Conveyancing is the legal transfer of property ownership from vendor to buyer. It starts when your formal offer – Proposta in italian, on a property is accepted and finishes once you have signed the deed of sale, Atto di Vendita, at completion. Read more

Hidden Defects in an Italian Property

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Hidden Defects in an Italian Property… Buyers Beware!

Where exactly do you stand if you discover major hidden defects with your Italian property following completion? You move into your dream Italian home only to find that the condition of the property is significantly worse than anticipated.

hidden defects

This is exactly the nightmare scenario the Wright family in Lazio found themselves in. The day after moving in, the family discovered serious water penetration into several rooms in the house, notably the kitchen and living room.

Following their discovery, the Wrights raised the matter with the previous owners, who denied there was a serious problem; the particulars of the property had provided no information on its condition, and the Public Notary also considered that given the Wrights had signed a legally binding Proposta d’Acquisto declaring that they were purchasing the property ‘in condition as seen’, then there was nothing he could do. Read more

Reverse mortgage

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In December 2015 the Italian Ministry of Economic Development signed a decree implementing the new reverse mortgage, a form of equity release financing.reverse mortgage

The reverse mortgage allows home owners over the age of 60 to convert part of the value of their property into cash using the property as security for the loan. The owner remains the legitimate owner and retains the right to live in the property. The reverse mortgage represents an alternative to selling the property. At the time of signing of the loan, a plan of repayments is established, just like any other form of personal loan.

Interests and related costs are refunded at the time of death of the borrower.

Should the owner decide not to repay the financed sum in advance, the heirs, who inherit the debt entered into by the deceased, have the following options:

  • Repay the debt to the bank and clear the mortgage from the
  • Selling the mortgaged property
  • Allow the lending bank to sell the property at market value according in order to repay the mortgage.

If the property is sold at market value, the heirs have the right to obtain the difference once the debt has been repaid. The bank cannot ask the heirs to repay the debt, in the case that  the bank fails to sell the property.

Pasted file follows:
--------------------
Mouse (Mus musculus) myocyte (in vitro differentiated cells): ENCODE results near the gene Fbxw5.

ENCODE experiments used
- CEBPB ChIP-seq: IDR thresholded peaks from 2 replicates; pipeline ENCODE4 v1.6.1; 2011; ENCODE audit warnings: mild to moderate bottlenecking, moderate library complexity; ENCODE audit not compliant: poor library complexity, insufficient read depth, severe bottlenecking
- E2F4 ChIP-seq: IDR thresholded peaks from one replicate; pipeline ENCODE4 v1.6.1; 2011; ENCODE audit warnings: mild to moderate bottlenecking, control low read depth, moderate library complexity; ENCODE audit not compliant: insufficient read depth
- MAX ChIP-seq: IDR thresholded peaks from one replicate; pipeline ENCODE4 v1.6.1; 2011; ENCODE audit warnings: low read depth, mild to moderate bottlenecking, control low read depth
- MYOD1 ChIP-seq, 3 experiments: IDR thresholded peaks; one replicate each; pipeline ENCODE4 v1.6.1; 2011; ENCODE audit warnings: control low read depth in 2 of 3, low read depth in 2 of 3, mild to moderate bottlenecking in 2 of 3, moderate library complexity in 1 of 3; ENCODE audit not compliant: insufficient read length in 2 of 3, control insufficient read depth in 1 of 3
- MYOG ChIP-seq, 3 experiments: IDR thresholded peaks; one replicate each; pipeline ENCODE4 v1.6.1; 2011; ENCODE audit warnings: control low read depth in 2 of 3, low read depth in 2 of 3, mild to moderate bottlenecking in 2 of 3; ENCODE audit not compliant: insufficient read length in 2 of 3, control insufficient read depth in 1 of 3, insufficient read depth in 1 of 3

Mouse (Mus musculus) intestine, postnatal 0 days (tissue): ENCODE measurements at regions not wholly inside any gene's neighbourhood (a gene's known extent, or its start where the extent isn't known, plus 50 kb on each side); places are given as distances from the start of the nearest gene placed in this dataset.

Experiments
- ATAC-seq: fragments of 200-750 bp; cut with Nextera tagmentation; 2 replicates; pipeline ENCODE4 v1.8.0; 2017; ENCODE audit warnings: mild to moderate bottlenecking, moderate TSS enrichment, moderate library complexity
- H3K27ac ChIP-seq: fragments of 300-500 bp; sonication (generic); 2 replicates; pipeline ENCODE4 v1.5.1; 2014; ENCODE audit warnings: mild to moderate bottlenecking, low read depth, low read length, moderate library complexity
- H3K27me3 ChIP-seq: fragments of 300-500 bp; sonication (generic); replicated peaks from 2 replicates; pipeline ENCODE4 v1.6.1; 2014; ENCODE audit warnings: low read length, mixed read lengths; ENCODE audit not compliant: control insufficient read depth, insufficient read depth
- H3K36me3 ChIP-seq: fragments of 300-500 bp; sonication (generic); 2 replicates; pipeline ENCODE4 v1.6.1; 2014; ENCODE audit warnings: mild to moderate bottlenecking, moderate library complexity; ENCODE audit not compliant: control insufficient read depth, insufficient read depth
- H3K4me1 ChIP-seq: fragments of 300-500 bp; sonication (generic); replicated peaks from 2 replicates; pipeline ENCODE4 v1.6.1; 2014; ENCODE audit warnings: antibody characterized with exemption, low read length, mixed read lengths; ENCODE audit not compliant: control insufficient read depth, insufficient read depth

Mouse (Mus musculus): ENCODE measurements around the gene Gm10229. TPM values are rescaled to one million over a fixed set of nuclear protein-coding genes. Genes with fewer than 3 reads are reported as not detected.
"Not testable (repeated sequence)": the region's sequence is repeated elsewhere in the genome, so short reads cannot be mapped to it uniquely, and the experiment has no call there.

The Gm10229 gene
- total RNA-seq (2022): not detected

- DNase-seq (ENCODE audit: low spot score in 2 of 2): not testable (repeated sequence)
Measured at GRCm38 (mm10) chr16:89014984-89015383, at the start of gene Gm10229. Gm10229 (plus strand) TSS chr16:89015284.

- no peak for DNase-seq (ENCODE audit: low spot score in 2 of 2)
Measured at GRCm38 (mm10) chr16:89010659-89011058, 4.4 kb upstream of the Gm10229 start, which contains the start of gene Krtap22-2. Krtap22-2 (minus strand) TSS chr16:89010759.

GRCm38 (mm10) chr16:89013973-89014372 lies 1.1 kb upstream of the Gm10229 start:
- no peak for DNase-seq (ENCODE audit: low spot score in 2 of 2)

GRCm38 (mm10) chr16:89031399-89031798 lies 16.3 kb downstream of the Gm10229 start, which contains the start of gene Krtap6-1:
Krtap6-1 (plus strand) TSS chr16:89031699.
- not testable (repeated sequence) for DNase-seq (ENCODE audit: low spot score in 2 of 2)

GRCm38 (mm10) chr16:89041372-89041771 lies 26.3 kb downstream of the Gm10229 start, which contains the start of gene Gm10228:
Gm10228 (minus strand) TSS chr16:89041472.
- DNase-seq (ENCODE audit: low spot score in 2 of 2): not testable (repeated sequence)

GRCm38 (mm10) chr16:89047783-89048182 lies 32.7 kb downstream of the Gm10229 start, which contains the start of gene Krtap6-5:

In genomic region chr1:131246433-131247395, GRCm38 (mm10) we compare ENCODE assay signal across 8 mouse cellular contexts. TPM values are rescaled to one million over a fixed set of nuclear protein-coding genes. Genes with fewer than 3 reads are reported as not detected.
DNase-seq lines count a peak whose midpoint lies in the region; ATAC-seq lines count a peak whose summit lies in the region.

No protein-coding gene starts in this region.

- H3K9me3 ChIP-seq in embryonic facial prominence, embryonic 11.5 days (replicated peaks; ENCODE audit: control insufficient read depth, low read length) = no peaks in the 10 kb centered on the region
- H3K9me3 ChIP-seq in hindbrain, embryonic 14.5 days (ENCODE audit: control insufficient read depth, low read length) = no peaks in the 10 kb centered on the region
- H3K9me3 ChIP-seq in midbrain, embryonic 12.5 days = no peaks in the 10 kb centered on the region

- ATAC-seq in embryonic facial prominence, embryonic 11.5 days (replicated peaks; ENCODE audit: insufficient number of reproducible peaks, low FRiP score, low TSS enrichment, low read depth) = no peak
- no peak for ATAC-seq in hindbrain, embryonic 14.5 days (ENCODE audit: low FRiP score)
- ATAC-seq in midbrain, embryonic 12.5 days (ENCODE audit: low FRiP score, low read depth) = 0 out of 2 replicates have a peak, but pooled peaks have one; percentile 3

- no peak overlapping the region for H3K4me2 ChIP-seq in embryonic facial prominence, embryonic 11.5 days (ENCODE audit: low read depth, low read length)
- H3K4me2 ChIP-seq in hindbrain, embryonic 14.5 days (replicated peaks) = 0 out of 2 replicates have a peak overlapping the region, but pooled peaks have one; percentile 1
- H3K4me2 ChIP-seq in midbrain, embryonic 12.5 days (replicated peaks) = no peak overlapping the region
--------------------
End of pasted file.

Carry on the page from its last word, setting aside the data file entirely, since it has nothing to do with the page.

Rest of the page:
Another feature of the reverse mortgage regards interests, which can be refunded either at the time of expiry of the loan or at fixed deadlines. If the “refund upon expiry” formula is chosen, no sum is due to the bank during the loan. In this case, there is no insolvency regarding the financing.

The sum granted to the borrower is determined by:

  • the borrower’s age – the older the borrower is, the higher the percentage of equity release that will be granted
  • the value of the property used to secure the loan

If you wish more information on this topic, please contact us.

Rent-Free Property Agreement: an Overview

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According to Italian law, a rent-free property agreement is applicable where a party lends an item they own to a borrower in order that the borrower may use the item for a given period of time or for a specific reason. The borrower then has the obligation to return the item to the lender at the end of the agreed period of use. As its name implies, a rent-free agreement is entered into for purposes other than financial gain. rent-free property agreement

The most common examples of rent-free property agreement pertain to a parent allowing a child to live rent-free in a property.

Interestingly, according to the Italian law, a rent-free property agreement is not restricted to housing. All sorts of items can be loaned rent-free to a third party. This might be a car or gardening equipment. In general, it is not necessary for the agreement between the parties to be in writing, an oral agreement is considered legally valid.

However, as far as homes or properties are concerned, a rent-free property agreement must be registered with the local Agenzia delle Entrate.

Once a rent-free tenancy agreement is registered, the 2016 Law of Stability has introduced a novelty with regarding tax: it is possible to benefit from a 50% discount on IMU and TASI so long as the following conditions are met:

  • The property must be considered as the main residence of the occupier benefitting from the rent-free agreement.
  • There must be first degree kinship relationship between the parties of the contract (typically parents and children)
  • The property owner must own only one other house
  • The two properties in question must be located in the same Municipality

For more information on rent-free agreements, please feel free to contact us.